Dark Christianity
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May 2008
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National Day of Prayer a Subsidiary of the Religious Right


As usual, Jews on First has one of the most comprehensive looks at the upcoming "National Day of Prayer". It is an exclusive True Believers™ Only gathering that is sponsored by Focus on the Family:

Major figures on the Christian Right are pulling out all the stops to simulate an official, government-endorsed national prayer day scheduled for Thursday, May 3rd.

Focus on the Family, regarded as the nation's most powerful religious right group, effectively controls the day's events, according to news reports and interfaith non-profits.

On Monday, Focus on the Family Chairman James Dobson thanked his followers for successfully badgering New York Governor Eliot Spitzer into becoming the 50th governor to sign a proclamation for the National Day of Prayer.

Dobson's wife chairs the self-appointed National Day of Prayer Task Force. The group is organizing prayer events in and near official buildings and schools to give the impression of government-endorsed religion. Interlinked websites promoting this year's event (listed on the task force home page pictured here) also include web pages on evangelizing military personnel. We've provided examples and links at the end of this report.

One of the interlinked websites operated by the pseudo-official Presidential Prayer Team promotes a "National Observance" from Washington DC, bidding the public to: "[j]oin with us as we celebrate America's 56th annual National Day of Prayer from our nation's capitol." James Dobson will be one of the presenters.

According to the Texas Freedom Network, whose educational fund produced a research report on the prayer day in 2005, the task force is "essentially an arm of James Dobson’s Focus on the Family" and the events it sponsors "purposefully exclude participation by people of other faith traditions."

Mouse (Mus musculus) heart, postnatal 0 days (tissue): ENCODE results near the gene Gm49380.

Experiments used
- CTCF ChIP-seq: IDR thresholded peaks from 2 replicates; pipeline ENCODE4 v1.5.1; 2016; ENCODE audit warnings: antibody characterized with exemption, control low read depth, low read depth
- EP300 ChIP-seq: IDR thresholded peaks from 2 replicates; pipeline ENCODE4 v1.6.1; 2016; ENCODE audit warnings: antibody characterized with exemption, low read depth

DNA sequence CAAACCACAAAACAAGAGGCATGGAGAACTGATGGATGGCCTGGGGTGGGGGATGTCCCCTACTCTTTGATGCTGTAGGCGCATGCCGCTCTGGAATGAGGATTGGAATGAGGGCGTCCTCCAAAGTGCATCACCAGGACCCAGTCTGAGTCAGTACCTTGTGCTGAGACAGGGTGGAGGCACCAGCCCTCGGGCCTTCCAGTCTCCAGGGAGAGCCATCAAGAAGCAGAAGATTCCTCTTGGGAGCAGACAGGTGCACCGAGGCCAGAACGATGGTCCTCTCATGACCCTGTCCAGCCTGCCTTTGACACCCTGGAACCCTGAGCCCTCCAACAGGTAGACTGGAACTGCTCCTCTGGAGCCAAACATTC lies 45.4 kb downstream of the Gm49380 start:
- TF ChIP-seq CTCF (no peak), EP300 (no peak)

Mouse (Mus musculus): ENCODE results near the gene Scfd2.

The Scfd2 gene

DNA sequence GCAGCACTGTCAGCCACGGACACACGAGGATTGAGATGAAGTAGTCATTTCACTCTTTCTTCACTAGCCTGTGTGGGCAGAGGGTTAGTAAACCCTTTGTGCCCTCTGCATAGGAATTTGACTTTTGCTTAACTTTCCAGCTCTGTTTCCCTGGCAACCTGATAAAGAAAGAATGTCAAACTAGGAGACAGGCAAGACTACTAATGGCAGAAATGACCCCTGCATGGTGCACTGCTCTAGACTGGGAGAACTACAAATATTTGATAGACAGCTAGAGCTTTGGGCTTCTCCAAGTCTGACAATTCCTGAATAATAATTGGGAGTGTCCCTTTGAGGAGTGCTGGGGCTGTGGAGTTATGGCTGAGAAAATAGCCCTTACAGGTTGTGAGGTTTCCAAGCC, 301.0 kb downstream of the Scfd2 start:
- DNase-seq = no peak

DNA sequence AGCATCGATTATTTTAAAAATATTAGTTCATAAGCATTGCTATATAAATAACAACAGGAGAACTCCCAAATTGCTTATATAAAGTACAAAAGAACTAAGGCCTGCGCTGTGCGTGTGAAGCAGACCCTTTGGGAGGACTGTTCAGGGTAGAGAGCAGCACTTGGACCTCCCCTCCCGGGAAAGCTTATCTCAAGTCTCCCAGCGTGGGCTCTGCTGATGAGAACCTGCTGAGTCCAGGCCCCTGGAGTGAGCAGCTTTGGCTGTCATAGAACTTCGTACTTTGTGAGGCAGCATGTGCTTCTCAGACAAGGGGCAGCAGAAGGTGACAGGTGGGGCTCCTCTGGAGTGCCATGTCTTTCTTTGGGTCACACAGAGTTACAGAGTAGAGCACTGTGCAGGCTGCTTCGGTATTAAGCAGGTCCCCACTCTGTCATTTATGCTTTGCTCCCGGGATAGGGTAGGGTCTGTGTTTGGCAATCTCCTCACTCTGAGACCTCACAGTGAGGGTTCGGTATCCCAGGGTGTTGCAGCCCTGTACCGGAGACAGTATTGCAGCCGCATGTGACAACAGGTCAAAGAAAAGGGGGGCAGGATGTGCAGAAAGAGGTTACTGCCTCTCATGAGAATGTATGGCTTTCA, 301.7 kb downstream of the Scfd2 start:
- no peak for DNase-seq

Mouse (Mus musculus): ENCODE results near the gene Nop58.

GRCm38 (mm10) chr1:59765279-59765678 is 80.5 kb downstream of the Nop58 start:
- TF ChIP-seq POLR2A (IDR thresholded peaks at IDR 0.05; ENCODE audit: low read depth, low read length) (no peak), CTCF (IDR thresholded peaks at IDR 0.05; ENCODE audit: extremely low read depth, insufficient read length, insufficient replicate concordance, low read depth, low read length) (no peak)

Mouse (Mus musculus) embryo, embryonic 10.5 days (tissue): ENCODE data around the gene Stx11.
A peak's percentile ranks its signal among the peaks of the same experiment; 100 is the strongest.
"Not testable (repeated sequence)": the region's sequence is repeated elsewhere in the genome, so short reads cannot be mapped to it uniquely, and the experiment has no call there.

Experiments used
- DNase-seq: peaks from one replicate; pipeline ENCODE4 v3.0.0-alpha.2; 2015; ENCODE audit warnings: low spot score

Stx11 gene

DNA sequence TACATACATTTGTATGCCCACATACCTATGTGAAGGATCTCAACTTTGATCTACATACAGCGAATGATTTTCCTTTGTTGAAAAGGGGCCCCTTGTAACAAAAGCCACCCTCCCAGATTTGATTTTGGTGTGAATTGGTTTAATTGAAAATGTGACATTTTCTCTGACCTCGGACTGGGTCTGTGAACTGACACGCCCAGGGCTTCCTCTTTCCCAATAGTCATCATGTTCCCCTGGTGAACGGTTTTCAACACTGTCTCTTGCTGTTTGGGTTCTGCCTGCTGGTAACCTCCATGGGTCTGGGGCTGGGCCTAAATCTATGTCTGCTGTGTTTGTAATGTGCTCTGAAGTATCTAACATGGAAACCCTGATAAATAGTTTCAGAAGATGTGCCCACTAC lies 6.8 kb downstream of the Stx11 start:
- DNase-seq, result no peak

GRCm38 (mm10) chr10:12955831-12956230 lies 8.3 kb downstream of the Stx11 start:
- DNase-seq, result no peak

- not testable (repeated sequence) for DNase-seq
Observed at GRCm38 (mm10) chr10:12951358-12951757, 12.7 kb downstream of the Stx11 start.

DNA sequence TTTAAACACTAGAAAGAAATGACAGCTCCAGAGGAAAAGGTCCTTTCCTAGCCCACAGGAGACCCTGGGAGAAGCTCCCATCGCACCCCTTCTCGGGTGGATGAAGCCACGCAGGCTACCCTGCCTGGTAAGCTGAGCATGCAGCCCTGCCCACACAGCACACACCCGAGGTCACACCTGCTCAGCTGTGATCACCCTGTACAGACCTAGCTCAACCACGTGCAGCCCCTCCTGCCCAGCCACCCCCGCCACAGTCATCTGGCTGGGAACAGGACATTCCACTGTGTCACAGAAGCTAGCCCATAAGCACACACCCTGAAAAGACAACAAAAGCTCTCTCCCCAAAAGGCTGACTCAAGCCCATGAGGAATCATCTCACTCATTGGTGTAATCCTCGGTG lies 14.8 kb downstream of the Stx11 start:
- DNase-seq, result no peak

In a statement issued last week the Texas Freedom Network warned that the task force -- "sometimes with the tacit approval and support of elected local and national officials – uses the day to promote 'culture war' battles that divide, rather than unite, our nation."

Indeed, the task force requires coordinators of local prayer day events to sign an explicitly Christian statement of faith "confirming your commitment to Christ."

Both the Salt Lake Tribune and the Colorado Springs Gazette report that non-Christians participants have been turned away from events. The Gazette interviewed a woman who says she is no longer allowed to be an coordinator because she invited people of other faiths to participate in an event she organized.

The National Day of Prayer Task Force website has a dismissive item entitled "Official Policy Statement on Participation of 'Non-Judeo-Christian' groups in the National Day of Prayer." The "official" policy is that these "non" religious groups should organize their own, presumably unofficial events.